LP286 protective windows are made of heat resistant Borofloat. Due to its low coefficient of thermal expansion and shock resistance, LP286 can withstand temperatures up to 450°C for prolonged periods of time. Economical yet durable, this product resists staining and damage from acids, alkalis and other harsh chemicals. It transmits wave- lengths in the near-UV, visible and near-infrared ranges.
LP286 windows come standard with both rugged, broadband multilayer A/R coatings and a durable, high efficiency oleophobic coating. Uncoated glass will only transmit about 91% of white light that passes through its surfaces. However, with A/R coatings, LP286 transmits 98% or more of incident light. In addition to minimizing reflection losses, A/R coatings improve performance in machine vision systems by enhancing contrast and eliminating ghost images.
The durable anti-smudge coatings by MidOpt found on LP286 and other protective windows repel oils and moisture, simplifying and greatly speeding up the process of cleaning these windows. This then minimizes scratching and surface degradation over time, enhancing longevity while preserving image quality.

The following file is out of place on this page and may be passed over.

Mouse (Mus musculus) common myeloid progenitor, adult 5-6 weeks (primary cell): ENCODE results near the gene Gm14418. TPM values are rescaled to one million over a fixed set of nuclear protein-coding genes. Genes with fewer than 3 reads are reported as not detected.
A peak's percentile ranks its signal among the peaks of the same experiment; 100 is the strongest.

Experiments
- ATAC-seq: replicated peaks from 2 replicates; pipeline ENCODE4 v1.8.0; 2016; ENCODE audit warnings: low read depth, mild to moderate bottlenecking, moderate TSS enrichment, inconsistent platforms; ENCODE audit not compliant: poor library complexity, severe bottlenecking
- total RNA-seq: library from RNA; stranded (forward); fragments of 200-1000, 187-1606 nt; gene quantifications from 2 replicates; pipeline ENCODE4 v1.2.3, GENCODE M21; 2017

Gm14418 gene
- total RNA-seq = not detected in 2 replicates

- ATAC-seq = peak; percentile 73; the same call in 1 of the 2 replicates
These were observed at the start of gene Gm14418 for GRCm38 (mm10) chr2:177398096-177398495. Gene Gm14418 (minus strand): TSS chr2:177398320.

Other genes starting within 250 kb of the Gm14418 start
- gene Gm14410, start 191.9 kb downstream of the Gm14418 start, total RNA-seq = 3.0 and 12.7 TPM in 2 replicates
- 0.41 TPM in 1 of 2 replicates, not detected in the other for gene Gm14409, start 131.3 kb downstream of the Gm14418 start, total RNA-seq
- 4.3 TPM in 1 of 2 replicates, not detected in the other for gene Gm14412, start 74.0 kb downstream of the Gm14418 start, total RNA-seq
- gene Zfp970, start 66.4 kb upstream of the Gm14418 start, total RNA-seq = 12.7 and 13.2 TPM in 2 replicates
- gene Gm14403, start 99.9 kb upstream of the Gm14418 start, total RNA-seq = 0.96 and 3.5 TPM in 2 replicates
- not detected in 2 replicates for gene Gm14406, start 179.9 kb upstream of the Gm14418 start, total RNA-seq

With ultra-low thermal expansion and exceptional shock resistance, optically flat LP170 protective windows withstand operating temperatures up to 1,100°C. Quartz-like, ultra-pure synthetic fused silica has superior optical properties and excellent scratch and chemical resistance. These windows transmit light from UV to near-infrared wavelengths. LP171 windows are provided with wave- length-specific multilayer A/R coatings.
LP8000 protective windows have a 7.5-12-micron useful wavelength range and abrasion-resistant, diamond-like hard carbon A/R coatings. They are offered in sizes ranging up to 110-millimeter diameter. These precision ground flat windows represent a superior option for LWIR camera protection. They frequently find use in flame detection, medical, automotive, pyroelectric, defense, and space applications. LP8000 windows resist alkalis, acids, and other chemicals. They are commonly installed in enclosures used to protect infrared imaging equipment from airborne particulates, humidity, saltwater and other harsh environments.